Simple Swaps for a Home Detox

While you may not be able to see or smell them, harmful chemicals lurk in your home in unsuspecting places. Many household chemicals can affect your breathing, irritate your skin and eyes, and cause long term harm to your reproductive, endocrine, and immune systems. According to the Children’s Environmental Health Network, “Kids are especially vulnerable to toxic chemicals because their bodies and organs are still developing.” 

With a little effort, these simple swaps can totally transform your space into a safer, less toxic environment.

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Candles (both scented and unscented) and artificial air fresheners that may contain added fragrances and harmful chemicals

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Fresh flowers, an indoor herb garden, or sliced citrus simmered in hot water for natural fragrance

Tip: Choose “fragrance-free” products instead of “unscented” varieties that may contain fragrance to mask chemical smells.

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Chemically-laden household cleaners with ingredients like chlorine bleach, ammonia, triclosan, 2-butoxyethanol, sodium hydroxide, and perchloroethylene (PERC)

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Peroxide-based bleach products, castile soap, baking soda, lemons, white vinegar

Check out the EPA Safer Choice for product recommendations.

DIY Natural Household Cleaner

  • Liquid castile soap + ¼ cup baking soda

Add enough liquid castile soap to the baking soda to make a creamy mixture. Use a sponge to clean the surface, then rinse well

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Personal care products with ingredients like phthalates, parabens, ethanolamine compounds (MEA, DEA, TEA, and others), formaldehyde and formaldehyde releasers, coal tar, and artificial fragrance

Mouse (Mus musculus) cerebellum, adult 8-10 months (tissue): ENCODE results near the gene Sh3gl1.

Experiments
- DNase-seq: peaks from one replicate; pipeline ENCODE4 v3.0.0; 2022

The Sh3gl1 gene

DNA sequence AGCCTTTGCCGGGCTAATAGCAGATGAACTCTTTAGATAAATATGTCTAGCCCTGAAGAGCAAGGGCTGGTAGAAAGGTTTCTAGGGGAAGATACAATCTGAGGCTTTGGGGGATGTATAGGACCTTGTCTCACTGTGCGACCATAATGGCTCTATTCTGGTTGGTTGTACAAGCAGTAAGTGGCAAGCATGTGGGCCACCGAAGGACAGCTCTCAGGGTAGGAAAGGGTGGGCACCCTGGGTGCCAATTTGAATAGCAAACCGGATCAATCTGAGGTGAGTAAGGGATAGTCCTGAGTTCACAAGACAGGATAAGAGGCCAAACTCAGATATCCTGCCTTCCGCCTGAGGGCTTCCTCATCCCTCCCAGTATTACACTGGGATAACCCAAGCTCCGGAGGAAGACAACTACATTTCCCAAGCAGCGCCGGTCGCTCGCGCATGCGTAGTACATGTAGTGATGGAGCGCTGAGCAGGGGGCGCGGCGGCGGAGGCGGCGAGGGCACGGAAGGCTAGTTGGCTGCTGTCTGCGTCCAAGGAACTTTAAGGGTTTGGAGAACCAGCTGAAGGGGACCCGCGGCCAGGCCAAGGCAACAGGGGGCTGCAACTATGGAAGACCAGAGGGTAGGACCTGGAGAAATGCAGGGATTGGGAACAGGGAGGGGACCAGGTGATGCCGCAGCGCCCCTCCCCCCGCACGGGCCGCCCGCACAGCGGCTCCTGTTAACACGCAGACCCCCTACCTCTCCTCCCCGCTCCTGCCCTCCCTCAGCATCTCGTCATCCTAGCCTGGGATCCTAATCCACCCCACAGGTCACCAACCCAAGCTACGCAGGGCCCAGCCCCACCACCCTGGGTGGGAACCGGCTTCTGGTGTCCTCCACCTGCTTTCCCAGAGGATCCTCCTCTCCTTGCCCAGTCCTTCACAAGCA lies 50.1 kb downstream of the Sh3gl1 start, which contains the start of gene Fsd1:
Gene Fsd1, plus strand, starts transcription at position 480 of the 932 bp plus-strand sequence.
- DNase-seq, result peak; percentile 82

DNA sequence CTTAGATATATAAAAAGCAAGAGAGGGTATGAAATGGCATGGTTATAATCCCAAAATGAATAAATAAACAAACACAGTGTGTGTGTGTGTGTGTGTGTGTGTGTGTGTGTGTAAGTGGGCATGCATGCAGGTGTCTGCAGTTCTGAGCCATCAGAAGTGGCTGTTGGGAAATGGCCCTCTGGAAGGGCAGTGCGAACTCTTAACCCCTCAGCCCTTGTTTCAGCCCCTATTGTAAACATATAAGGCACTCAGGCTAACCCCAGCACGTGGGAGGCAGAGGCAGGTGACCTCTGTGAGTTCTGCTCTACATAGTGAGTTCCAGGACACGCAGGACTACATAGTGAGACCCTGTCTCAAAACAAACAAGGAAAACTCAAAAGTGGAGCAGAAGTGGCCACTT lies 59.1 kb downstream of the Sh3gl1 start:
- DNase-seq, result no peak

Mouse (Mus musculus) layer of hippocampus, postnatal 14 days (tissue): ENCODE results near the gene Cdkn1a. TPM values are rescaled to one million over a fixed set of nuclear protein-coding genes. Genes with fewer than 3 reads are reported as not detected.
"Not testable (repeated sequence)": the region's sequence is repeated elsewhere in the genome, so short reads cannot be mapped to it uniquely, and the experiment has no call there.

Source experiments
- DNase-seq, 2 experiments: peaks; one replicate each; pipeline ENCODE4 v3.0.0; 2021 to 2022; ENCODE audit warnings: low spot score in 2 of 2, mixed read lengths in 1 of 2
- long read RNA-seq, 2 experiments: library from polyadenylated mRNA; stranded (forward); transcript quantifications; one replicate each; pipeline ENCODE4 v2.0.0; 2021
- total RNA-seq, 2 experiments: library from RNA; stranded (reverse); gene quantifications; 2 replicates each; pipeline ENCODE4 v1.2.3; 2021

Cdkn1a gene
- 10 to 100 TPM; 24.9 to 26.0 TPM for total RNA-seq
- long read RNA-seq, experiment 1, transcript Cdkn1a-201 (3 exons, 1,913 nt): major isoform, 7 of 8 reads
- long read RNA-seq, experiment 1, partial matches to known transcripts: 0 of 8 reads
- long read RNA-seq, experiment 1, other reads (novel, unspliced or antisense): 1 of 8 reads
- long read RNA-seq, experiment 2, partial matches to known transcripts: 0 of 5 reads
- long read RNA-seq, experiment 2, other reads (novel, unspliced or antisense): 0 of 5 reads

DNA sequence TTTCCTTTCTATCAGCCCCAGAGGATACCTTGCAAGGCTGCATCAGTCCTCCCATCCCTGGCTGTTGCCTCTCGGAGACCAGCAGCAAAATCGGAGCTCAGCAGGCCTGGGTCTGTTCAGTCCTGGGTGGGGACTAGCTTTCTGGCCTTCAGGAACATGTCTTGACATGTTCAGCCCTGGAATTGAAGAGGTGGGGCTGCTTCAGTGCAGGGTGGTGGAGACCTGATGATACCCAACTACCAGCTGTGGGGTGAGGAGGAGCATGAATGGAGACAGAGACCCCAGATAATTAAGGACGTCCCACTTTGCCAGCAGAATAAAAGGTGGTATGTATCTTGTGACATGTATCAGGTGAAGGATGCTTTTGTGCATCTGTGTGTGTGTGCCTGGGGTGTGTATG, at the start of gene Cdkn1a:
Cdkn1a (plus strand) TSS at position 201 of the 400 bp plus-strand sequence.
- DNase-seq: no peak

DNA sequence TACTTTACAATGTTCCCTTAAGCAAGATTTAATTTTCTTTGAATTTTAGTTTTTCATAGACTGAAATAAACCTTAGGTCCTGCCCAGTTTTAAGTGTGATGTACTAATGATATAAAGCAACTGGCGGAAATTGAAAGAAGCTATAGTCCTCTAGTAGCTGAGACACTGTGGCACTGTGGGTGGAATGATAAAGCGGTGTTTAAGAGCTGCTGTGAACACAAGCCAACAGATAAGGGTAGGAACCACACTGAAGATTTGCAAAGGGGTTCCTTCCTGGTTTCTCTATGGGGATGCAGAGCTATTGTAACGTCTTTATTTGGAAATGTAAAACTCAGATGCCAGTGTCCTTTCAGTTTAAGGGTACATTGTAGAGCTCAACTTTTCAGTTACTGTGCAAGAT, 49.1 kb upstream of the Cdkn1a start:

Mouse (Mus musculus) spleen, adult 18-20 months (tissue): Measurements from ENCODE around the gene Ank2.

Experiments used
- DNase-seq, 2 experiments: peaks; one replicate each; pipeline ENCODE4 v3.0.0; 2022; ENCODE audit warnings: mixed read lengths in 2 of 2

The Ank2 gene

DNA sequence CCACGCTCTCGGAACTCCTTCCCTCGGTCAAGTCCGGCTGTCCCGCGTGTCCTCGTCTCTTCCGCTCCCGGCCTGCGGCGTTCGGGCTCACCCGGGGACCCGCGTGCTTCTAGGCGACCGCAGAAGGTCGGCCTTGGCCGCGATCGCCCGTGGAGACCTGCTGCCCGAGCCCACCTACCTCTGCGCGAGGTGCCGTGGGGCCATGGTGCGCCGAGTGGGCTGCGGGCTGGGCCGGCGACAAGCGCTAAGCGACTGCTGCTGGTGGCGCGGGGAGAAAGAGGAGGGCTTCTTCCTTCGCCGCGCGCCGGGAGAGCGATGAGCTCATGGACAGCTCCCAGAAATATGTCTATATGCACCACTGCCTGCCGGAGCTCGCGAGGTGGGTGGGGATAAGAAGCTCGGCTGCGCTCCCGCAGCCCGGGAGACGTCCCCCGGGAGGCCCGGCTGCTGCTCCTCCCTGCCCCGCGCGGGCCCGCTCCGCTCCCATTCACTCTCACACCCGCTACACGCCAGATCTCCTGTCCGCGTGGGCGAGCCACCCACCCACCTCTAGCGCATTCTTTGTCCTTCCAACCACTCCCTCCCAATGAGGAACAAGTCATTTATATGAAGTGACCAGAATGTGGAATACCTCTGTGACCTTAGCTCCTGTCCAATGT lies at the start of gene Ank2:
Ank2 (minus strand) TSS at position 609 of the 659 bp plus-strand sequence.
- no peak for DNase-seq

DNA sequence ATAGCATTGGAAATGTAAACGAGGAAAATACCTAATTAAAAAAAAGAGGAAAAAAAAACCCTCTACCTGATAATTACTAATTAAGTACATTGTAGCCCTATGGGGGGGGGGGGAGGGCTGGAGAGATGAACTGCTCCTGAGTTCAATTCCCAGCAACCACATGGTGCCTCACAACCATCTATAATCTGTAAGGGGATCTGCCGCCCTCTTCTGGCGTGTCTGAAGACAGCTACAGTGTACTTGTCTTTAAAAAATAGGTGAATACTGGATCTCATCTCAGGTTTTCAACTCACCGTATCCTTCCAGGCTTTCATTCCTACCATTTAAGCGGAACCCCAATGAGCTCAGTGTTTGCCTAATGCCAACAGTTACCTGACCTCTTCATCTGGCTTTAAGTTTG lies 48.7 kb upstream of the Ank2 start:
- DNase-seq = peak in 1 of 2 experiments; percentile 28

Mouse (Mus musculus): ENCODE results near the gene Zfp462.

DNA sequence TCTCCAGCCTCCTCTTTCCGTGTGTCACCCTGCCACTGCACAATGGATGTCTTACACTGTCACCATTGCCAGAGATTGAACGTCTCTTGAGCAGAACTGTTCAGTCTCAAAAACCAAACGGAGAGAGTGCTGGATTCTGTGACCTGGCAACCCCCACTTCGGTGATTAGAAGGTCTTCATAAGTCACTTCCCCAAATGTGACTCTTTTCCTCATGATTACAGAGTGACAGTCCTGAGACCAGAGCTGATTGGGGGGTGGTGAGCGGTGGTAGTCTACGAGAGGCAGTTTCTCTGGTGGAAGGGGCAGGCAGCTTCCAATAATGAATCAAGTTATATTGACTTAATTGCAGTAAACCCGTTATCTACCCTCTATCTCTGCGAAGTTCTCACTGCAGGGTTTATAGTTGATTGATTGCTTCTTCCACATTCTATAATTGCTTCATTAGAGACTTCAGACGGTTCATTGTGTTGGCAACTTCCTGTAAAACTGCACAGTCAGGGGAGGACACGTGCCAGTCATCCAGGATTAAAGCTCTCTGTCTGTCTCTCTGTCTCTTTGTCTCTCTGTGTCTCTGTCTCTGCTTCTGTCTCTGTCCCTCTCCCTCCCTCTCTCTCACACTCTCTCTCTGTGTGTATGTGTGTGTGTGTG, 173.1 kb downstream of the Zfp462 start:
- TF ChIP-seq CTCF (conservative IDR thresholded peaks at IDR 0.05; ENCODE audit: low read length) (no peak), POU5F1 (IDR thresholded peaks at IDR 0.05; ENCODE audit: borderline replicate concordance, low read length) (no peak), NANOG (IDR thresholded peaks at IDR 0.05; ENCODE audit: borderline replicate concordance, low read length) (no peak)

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Natural personal care products. Look for labels like “fragrance-free”, organic, and non-toxic. Pay close attention to the ingredient list for green washing.

Check out the EWG Skin Deep Cosmetics Database and The Campaign for Safe Cosmetics to see how your products measure up to their safety standards.

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Plastic storage containers and bottles

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Glass baby bottles with silicone sleeves, glass or silicone food storage containers, and reusable glass or stainless steel water bottles and coffee mugs

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Shoes in the house

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A shoe storage system by the door

Did You Know?

Your shoes can bring pesticides, dirt, dust, and debris carrying harmful bacteria like E.coli and C.diff into your home. Going shoe-free indoors is especially important if you have little ones crawling on the floor.

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Chemical pesticides 

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Indoors: focus on cleaning up or cutting off the source attracting the pests
Outdoors: opt for natural repellents that you can plant like mint and marigold to ward off squash bugs and tomato worms

Prioritize Air Purity

The air inside your house can be 2–5 times more toxic than the air outside according to the Environmental Protection Agency (EPA). While you swap out unsafe products and habits, simple practices focused on cleaning the air indoor will make a big difference. 

  1. Let fresh air in. Open your windows and doors whenever you can.
  2. Purify with plants. Detoxify the air through photosynthesis. Start with a Chinese evergreen, which removes a variety of contaminants from the air.

Replace air filters every three months. And make sure your HVAC is working properly.

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